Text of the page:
Have you been meaning to add a few native plants to your garden? Now is the perfect time. Native plants provide beauty as well as food and shelter for wildlife. Native species are adapted to the Illinois climate. They require little or no watering and are resistant to drought, insects and most diseases. Because they are perennials, you can welcome their presence year after year.
pin oak (Quercus palustris)
Photo © 2013, Illinois Department of Natural Resources
Image by Guy Sternberg
The pin oak tree may grow to a height of 75 feet. Its lower branches droop. The bark is light or dark brown with little furrowing. The leaves are simple, up to seven inches long and divided more than one-half way to the middle into five to seven lobes, each tipped with a bristle. Leaves are arranged alternately along the branch. Male flowers are located on slender, drooping spikes. Female flowers are in clusters. The flowers are small, with male and female flowers separate but on the same tree. The pale-brown acorns grow in clusters of one to four and are up to one-half inch wide. The acorn cap encloses less than one-fourth of the acorn. The pin oak grows in floodplain woods, along streams, at the edges of swamps and near ponds. This tree flowers from April through May. Its acorns are a good source of food for many species of wildlife.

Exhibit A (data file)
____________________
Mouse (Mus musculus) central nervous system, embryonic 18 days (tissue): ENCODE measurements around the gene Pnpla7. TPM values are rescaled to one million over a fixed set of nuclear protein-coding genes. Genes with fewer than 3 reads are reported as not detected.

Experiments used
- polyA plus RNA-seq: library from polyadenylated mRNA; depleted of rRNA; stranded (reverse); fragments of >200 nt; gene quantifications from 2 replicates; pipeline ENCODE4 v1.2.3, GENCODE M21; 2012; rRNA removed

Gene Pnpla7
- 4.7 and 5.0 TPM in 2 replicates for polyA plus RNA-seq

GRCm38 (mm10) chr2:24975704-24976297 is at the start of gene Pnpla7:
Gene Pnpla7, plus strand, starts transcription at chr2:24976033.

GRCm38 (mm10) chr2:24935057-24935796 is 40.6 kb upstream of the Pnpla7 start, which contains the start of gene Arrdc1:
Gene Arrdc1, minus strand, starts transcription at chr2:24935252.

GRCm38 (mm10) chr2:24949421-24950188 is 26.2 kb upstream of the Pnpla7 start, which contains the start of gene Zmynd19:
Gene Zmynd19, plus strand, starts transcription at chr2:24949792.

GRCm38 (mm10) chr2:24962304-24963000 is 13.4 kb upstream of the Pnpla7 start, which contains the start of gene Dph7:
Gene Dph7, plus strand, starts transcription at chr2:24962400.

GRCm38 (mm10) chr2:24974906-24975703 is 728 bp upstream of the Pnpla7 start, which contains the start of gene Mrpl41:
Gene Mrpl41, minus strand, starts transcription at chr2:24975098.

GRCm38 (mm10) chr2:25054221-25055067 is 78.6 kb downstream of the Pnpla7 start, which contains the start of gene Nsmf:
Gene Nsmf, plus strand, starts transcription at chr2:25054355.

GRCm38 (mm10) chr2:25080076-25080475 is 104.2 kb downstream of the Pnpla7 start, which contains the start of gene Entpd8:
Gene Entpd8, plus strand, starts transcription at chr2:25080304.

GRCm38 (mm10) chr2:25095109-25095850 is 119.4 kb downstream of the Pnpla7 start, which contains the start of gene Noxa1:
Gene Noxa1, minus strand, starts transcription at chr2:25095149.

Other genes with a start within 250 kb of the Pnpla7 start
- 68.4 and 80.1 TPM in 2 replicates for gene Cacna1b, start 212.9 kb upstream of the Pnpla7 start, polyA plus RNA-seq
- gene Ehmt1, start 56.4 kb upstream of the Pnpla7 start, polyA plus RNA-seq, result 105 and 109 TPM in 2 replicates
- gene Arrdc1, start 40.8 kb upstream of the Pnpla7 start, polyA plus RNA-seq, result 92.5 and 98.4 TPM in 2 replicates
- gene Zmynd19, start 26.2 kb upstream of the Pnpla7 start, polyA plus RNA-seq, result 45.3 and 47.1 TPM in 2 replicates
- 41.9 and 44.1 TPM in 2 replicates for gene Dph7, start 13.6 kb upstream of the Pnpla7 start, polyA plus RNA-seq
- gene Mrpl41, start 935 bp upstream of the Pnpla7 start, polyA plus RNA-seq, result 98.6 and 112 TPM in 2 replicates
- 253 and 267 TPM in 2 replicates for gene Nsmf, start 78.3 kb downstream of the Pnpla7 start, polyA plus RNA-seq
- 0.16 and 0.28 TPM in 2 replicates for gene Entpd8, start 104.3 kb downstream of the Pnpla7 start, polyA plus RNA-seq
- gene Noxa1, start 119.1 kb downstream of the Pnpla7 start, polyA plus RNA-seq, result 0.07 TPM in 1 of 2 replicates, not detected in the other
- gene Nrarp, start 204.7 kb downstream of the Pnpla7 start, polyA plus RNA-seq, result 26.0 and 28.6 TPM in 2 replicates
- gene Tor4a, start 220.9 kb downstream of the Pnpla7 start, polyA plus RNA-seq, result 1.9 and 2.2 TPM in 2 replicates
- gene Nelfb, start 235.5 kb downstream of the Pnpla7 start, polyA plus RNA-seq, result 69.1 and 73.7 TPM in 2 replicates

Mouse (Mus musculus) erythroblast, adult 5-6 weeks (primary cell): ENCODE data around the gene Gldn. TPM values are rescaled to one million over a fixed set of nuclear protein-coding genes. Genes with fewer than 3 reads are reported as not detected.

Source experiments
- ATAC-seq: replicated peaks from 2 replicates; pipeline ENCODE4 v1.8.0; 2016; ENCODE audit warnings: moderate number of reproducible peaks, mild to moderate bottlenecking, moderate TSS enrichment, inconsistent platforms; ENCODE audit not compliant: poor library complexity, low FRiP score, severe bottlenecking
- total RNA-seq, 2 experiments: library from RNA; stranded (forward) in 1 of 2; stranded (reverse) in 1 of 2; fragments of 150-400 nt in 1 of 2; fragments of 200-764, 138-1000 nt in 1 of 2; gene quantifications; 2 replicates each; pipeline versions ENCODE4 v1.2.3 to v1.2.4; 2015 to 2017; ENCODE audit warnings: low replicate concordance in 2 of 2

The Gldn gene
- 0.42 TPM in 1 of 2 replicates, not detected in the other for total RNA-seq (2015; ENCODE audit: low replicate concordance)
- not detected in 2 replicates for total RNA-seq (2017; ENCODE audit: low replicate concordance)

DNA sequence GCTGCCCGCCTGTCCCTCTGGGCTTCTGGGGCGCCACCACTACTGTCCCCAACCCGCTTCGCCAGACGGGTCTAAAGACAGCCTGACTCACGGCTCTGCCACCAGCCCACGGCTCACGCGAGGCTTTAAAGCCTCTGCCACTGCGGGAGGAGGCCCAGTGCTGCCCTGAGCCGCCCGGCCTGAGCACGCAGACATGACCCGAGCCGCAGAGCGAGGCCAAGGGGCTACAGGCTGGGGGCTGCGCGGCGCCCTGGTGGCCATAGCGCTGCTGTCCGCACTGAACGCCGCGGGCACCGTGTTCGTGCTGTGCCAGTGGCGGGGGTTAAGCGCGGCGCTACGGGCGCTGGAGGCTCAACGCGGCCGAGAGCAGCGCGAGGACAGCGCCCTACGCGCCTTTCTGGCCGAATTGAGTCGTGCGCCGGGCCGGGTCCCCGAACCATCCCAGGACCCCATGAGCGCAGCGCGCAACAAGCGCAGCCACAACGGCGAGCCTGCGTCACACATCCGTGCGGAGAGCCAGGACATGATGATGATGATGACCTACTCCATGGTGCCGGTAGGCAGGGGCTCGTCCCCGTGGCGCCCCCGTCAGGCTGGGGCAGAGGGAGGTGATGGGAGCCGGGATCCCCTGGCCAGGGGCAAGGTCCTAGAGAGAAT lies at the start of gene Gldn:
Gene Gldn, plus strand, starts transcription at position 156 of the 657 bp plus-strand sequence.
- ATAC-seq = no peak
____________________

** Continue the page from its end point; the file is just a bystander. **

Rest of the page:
Classification and taxonomy are based on Mohlenbrock, Robert H. 2014. Vascular flora of Illinois: A field guide. Fourth edition. Southern Illinois University Press, Carbondale. 536 pp.